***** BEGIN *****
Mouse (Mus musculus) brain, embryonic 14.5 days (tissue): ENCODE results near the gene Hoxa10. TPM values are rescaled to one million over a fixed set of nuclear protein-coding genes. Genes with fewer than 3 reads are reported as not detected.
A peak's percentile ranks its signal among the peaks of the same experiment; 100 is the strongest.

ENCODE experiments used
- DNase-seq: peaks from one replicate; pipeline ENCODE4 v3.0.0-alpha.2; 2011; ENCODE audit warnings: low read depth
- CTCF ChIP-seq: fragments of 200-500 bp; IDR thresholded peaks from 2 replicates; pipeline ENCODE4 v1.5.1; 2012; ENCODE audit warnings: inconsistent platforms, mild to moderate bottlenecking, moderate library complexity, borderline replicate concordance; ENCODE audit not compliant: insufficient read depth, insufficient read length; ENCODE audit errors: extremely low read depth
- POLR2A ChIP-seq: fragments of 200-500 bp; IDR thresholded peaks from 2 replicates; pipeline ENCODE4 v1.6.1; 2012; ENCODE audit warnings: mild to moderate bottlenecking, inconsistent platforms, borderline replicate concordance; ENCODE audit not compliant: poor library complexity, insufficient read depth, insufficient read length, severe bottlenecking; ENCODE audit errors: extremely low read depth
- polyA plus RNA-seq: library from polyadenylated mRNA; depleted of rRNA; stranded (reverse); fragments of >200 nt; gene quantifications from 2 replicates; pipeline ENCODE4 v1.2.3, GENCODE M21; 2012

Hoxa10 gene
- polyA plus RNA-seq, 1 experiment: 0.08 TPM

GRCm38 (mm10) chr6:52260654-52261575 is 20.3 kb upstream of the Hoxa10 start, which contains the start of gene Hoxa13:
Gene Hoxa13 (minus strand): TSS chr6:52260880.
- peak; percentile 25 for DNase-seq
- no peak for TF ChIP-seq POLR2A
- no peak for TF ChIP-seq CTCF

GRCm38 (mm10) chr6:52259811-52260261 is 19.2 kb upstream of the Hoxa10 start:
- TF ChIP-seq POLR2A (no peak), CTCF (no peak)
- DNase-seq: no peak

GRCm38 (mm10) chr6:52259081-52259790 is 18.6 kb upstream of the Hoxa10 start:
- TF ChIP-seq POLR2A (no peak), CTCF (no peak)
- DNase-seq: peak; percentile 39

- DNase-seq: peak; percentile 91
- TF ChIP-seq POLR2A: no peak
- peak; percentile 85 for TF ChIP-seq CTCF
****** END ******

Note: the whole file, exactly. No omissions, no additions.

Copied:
Mouse (Mus musculus) brain, embryonic 14.5 days (tissue): ENCODE results near the gene Hoxa10. TPM values are rescaled to one million over a fixed set of nuclear protein-coding genes. Genes with fewer than 3 reads are reported as not detected.
A peak's percentile ranks its signal among the peaks of the same experiment; 100 is the strongest.

ENCODE experiments used
- DNase-seq: peaks from one replicate; pipeline ENCODE4 v3.0.0-alpha.2; 2011; ENCODE audit warnings: low read depth
- CTCF ChIP-seq: fragments of 200-500 bp; IDR thresholded peaks from 2 replicates; pipeline ENCODE4 v1.5.1; 2012; ENCODE audit warnings: inconsistent platforms, mild to moderate bottlenecking, moderate library complexity, borderline replicate concordance; ENCODE audit not compliant: insufficient read depth, insufficient read length; ENCODE audit errors: extremely low read depth
- POLR2A ChIP-seq: fragments of 200-500 bp; IDR thresholded peaks from 2 replicates; pipeline ENCODE4 v1.6.1; 2012; ENCODE audit warnings: mild to moderate bottlenecking, inconsistent platforms, borderline replicate concordance; ENCODE audit not compliant: poor library complexity, insufficient read depth, insufficient read length, severe bottlenecking; ENCODE audit errors: extremely low read depth
- polyA plus RNA-seq: library from polyadenylated mRNA; depleted of rRNA; stranded (reverse); fragments of >200 nt; gene quantifications from 2 replicates; pipeline ENCODE4 v1.2.3, GENCODE M21; 2012

Hoxa10 gene
- polyA plus RNA-seq, 1 experiment: 0.08 TPM

GRCm38 (mm10) chr6:52260654-52261575 is 20.3 kb upstream of the Hoxa10 start, which contains the start of gene Hoxa13:
Gene Hoxa13 (minus strand): TSS chr6:52260880.
- peak; percentile 25 for DNase-seq
- no peak for TF ChIP-seq POLR2A
- no peak for TF ChIP-seq CTCF

GRCm38 (mm10) chr6:52259811-52260261 is 19.2 kb upstream of the Hoxa10 start:
- TF ChIP-seq POLR2A (no peak), CTCF (no peak)
- DNase-seq: no peak

GRCm38 (mm10) chr6:52259081-52259790 is 18.6 kb upstream of the Hoxa10 start:
- TF ChIP-seq POLR2A (no peak), CTCF (no peak)
- DNase-seq: peak; percentile 39

- DNase-seq: peak; percentile 91
- TF ChIP-seq POLR2A: no peak
- peak; percentile 85 for TF ChIP-seq CTCF